Picking and eating fresh, juicy plums from a tree in your own yard is satisfying and delicious. Starting a plum tree from a seed can be an enjoyable project and is relatively easy to do. With some special preparation for the seed itself, and some care and patience, you can start a plum tree from a pit at home.
Starting Your Plum Tree Seeds
Make sure a plum tree will grow in your area by checking the hardiness zone for your region. Most plum trees need a certain amount of cold to set fruit. Because of these 'chill hours', they are usually grown from zone 5 through zone 9.
Obtain your plum pits. You can get pits from a local tree, commercial sources such as seed companies, or the tastiest way--from fresh fruit sold at your grocery or farmer's market.
Remove the seeds from the pits by opening them with a nut cracker. Make sure the seeds are fresh and free of damage or disease.
Break the dormancy of the seeds. Plum seeds need a certain amount of time in cold conditions to germinate. The steps below demonstrate two methods of breaking dormancy.
Plant your seeds directly in the ground in the fall to break dormancy, if you live in areas where temperatures drop below 40 degrees F for at least 90 days. Plant seeds 2 inches deep in fertile, well-drained soil with plenty of sun.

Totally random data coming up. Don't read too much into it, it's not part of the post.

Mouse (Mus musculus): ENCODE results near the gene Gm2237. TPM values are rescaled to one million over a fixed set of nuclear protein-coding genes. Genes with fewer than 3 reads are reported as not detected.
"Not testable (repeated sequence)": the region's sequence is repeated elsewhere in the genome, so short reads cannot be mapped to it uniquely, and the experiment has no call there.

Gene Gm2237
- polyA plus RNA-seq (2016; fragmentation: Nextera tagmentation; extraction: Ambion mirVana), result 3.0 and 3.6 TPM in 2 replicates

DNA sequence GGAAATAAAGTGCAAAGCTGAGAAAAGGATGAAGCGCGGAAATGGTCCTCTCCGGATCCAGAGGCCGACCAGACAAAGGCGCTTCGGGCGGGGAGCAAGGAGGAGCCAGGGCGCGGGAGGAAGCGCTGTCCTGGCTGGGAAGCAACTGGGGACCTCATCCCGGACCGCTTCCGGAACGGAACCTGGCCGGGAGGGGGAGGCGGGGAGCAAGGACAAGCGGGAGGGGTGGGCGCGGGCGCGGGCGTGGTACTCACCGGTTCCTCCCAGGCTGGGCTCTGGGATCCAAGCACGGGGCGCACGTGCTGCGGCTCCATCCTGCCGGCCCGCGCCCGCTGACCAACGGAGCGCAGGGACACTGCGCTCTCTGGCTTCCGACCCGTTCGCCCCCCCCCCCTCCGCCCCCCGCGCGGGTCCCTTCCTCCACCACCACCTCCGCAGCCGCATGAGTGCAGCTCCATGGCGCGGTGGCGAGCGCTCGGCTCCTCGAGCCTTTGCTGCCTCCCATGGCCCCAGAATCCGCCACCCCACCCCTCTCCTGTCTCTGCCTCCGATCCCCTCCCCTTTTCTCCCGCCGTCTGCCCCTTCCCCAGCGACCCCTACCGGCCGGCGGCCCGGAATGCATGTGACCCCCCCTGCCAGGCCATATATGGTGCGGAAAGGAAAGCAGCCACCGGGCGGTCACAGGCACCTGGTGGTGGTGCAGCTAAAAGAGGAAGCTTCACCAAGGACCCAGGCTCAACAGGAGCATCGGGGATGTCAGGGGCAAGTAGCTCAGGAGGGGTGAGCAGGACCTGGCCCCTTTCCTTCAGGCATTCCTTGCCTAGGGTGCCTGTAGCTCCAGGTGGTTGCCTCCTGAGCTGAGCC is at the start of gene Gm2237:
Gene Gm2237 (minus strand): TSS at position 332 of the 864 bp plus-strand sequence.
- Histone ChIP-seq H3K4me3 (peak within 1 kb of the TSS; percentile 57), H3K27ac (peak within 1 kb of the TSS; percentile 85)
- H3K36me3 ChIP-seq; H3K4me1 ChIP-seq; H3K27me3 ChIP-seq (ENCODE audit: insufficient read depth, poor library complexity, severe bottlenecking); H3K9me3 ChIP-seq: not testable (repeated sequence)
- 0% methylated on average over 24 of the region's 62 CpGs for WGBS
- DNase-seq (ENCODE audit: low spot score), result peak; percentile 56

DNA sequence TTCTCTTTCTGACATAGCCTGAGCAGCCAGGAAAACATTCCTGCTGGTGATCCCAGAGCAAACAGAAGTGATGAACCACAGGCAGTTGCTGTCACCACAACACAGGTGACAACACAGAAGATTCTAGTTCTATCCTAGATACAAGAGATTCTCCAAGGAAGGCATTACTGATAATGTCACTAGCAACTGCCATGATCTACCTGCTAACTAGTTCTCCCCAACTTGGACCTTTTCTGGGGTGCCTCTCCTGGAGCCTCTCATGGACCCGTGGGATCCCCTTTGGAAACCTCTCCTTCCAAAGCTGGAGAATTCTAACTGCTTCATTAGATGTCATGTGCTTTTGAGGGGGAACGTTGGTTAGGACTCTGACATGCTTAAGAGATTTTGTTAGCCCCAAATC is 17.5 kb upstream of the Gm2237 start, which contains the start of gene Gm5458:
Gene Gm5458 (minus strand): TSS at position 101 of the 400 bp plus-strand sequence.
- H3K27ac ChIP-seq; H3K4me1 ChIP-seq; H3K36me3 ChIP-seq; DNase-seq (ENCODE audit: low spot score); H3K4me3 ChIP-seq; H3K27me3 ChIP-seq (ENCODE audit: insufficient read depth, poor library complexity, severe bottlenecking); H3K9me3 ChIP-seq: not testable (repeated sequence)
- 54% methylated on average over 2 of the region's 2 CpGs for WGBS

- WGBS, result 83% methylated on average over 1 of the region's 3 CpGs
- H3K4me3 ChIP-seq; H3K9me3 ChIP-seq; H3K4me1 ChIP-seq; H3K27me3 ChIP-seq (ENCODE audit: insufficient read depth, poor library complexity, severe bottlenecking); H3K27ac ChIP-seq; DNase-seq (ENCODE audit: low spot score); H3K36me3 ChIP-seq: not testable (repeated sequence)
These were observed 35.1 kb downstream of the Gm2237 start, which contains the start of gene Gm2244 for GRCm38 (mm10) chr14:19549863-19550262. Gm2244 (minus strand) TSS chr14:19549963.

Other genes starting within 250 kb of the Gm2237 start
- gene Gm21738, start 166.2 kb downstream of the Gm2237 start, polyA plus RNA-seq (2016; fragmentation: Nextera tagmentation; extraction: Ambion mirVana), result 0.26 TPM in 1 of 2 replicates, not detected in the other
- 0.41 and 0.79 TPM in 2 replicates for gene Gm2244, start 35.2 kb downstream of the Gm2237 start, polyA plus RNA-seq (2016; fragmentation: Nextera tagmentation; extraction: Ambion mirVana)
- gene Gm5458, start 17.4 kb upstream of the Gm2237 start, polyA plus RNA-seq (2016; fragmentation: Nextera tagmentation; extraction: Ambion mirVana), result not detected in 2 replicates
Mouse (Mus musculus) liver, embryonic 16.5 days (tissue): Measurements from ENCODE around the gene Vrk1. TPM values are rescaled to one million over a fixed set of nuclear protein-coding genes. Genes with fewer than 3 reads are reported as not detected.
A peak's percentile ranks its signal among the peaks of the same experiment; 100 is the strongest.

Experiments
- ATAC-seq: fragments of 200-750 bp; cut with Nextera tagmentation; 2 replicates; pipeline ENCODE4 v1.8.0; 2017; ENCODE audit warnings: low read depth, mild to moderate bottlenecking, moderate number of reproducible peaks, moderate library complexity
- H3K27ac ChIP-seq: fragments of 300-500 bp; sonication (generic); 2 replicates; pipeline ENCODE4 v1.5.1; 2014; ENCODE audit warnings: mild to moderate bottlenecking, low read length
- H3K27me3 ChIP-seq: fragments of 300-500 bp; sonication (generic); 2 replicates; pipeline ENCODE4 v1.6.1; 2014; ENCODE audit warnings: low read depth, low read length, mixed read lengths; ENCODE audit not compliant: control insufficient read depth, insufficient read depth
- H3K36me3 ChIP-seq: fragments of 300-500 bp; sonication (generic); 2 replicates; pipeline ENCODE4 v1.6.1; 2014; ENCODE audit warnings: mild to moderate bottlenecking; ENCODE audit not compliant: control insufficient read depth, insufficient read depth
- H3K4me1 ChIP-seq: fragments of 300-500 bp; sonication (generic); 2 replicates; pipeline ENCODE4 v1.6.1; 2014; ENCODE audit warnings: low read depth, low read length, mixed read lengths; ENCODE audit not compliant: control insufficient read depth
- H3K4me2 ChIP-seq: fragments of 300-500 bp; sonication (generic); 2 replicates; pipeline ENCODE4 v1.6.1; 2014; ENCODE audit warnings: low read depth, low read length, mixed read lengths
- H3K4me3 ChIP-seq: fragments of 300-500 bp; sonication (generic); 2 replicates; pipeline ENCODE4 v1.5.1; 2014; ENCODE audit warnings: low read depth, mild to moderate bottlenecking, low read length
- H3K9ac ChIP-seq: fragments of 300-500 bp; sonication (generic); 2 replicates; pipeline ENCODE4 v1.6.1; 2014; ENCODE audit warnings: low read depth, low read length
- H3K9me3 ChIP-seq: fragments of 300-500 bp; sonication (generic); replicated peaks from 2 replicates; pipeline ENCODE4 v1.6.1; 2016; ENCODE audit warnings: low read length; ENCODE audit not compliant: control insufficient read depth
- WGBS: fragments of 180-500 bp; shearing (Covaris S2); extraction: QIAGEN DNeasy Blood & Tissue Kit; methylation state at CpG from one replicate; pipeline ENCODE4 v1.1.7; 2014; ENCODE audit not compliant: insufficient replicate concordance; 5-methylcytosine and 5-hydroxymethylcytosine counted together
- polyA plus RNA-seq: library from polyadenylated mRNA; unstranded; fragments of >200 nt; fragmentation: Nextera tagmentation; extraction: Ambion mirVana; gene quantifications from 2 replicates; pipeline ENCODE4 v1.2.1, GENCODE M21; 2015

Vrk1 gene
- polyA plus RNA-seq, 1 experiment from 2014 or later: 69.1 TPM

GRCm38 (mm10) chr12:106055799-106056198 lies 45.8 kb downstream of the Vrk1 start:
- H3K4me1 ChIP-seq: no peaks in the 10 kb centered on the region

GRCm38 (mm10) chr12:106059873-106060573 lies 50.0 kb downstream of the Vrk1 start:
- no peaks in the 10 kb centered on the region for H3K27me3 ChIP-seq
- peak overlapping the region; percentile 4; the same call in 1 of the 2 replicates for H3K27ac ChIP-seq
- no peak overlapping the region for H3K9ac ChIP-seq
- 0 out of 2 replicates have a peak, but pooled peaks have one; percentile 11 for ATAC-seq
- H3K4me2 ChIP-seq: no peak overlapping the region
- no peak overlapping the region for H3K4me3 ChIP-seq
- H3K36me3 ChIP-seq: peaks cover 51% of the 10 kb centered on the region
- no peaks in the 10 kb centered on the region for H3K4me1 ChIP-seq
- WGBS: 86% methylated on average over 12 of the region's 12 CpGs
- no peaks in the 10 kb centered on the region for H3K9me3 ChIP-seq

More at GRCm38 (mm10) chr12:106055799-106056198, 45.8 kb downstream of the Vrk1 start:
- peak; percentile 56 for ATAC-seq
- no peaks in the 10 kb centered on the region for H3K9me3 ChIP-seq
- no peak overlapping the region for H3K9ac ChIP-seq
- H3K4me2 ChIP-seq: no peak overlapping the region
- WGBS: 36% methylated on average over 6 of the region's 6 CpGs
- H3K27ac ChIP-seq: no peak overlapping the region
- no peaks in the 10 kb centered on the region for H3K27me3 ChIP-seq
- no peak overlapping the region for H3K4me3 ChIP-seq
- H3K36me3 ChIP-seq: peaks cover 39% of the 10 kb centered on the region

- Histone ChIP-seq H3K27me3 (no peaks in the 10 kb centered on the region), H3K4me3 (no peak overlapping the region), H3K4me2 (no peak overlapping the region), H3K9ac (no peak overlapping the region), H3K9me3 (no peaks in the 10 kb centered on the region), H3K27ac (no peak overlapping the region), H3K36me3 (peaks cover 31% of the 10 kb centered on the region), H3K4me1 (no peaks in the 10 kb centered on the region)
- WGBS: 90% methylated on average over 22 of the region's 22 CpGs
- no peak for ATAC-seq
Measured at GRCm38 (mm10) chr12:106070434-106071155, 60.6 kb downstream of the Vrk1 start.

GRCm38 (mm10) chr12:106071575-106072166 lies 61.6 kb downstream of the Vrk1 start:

Stratify your seeds to break dormancy. If the temperature is not right in your area for direct sowing or you want to plant in the spring or indoors, use a technique called stratification. Place your seeds approximately 1 inch deep in a small container filled with half peat moss and half sand and refrigerate them for 30 days. Keep the soil from drying out to encourage germination.
Once you have broken the dormancy of your seeds, you can plant them after the last frost of spring. Plant seeds 2 inches deep in fertile, well drained soil with good sun exposure.
Watch for sprouting in 3 to 4 weeks. As your plum tree grows, continue to water and feed it with a fruit tree fertilizer.